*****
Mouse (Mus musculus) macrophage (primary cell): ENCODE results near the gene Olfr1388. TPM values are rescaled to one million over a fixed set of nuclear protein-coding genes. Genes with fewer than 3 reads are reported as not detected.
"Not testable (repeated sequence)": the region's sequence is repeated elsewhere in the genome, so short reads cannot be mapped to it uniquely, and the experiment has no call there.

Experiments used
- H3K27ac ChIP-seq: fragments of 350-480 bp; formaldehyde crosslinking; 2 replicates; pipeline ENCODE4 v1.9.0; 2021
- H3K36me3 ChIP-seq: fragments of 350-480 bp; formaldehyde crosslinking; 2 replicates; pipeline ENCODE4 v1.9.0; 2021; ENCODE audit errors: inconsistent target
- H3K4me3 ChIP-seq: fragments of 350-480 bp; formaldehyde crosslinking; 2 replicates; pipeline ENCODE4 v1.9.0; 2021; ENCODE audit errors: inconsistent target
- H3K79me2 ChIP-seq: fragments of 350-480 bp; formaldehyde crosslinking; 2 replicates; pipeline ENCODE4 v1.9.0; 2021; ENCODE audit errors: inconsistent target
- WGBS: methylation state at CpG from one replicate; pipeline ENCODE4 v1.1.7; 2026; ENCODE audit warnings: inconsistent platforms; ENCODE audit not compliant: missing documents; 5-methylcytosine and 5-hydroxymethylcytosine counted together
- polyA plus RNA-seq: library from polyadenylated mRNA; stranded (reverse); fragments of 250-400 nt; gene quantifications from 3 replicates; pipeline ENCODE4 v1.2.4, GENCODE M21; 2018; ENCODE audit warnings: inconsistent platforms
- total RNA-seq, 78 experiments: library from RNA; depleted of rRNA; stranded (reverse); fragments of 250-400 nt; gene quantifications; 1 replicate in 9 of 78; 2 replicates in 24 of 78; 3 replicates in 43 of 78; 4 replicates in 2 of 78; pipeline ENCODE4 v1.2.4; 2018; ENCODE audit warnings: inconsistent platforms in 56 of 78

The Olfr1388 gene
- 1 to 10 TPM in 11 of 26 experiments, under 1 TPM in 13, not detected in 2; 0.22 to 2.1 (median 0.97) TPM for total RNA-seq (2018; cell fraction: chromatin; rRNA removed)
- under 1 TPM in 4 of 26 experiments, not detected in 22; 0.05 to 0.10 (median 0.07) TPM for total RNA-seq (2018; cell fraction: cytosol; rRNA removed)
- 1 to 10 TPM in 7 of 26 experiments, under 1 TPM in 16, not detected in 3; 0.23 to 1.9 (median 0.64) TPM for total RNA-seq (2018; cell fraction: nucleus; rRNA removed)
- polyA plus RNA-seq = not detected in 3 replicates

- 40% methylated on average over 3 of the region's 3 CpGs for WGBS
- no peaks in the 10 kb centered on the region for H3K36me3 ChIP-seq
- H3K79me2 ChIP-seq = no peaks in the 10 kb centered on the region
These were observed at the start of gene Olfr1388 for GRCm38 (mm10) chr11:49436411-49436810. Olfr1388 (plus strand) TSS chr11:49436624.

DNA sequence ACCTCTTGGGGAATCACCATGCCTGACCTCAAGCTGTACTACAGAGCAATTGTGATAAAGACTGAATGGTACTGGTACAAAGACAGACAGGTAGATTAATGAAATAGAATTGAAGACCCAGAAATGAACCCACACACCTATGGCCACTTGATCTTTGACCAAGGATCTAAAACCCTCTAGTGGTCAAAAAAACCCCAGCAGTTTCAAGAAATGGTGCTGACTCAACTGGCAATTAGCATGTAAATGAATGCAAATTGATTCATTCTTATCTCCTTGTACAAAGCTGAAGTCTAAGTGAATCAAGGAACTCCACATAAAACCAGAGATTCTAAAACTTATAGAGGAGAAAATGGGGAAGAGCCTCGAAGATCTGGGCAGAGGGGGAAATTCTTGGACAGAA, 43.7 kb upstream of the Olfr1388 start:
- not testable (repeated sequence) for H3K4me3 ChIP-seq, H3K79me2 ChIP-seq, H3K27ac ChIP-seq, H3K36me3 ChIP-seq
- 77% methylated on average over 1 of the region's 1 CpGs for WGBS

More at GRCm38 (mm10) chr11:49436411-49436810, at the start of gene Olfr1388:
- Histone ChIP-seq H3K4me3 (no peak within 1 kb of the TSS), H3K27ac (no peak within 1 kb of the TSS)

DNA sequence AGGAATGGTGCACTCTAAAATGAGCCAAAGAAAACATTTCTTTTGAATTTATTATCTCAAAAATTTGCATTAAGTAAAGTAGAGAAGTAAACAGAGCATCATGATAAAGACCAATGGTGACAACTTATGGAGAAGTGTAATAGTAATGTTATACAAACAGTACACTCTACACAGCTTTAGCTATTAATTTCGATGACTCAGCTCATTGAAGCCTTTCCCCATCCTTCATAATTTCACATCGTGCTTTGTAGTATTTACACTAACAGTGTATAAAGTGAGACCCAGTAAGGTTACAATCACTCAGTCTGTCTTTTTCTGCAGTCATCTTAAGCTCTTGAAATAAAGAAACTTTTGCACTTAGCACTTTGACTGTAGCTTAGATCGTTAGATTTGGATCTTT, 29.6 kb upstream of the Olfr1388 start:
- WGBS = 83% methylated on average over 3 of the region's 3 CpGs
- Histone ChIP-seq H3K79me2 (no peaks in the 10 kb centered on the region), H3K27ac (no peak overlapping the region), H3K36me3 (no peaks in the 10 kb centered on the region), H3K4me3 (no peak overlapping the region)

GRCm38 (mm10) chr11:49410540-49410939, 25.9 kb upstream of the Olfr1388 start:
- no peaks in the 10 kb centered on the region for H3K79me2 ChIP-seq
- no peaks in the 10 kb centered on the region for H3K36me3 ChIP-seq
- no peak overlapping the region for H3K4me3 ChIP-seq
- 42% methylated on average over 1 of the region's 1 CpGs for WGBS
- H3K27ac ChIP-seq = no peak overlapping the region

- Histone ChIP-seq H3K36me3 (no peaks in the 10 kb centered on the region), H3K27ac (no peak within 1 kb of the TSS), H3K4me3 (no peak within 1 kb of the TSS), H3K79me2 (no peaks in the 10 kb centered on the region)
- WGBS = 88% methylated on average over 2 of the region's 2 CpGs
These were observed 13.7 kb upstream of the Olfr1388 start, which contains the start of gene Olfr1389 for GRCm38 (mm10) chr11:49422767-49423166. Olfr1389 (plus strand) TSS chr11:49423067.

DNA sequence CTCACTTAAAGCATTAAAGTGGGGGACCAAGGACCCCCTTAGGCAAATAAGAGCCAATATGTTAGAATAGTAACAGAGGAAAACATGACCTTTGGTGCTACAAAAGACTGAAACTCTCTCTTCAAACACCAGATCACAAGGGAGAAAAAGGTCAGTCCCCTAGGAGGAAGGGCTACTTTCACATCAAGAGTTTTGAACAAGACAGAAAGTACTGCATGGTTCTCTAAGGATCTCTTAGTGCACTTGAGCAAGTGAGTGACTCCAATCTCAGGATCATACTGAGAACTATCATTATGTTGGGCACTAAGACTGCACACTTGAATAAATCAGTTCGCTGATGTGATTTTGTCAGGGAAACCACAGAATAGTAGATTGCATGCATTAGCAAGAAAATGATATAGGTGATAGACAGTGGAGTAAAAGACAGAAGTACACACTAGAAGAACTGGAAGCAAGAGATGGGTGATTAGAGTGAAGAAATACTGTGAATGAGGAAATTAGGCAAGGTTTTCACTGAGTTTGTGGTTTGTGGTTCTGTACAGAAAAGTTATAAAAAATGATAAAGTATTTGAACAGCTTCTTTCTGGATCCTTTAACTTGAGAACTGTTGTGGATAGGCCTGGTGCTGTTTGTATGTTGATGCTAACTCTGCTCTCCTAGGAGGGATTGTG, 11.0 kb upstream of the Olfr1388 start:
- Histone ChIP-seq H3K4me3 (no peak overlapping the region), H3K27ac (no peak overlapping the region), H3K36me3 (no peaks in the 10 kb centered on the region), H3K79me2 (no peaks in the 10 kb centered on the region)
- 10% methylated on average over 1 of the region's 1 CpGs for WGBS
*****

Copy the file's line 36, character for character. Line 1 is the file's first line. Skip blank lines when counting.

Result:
These were observed 13.7 kb upstream of the Olfr1388 start, which contains the start of gene Olfr1389 for GRCm38 (mm10) chr11:49422767-49423166. Olfr1389 (plus strand) TSS chr11:49423067.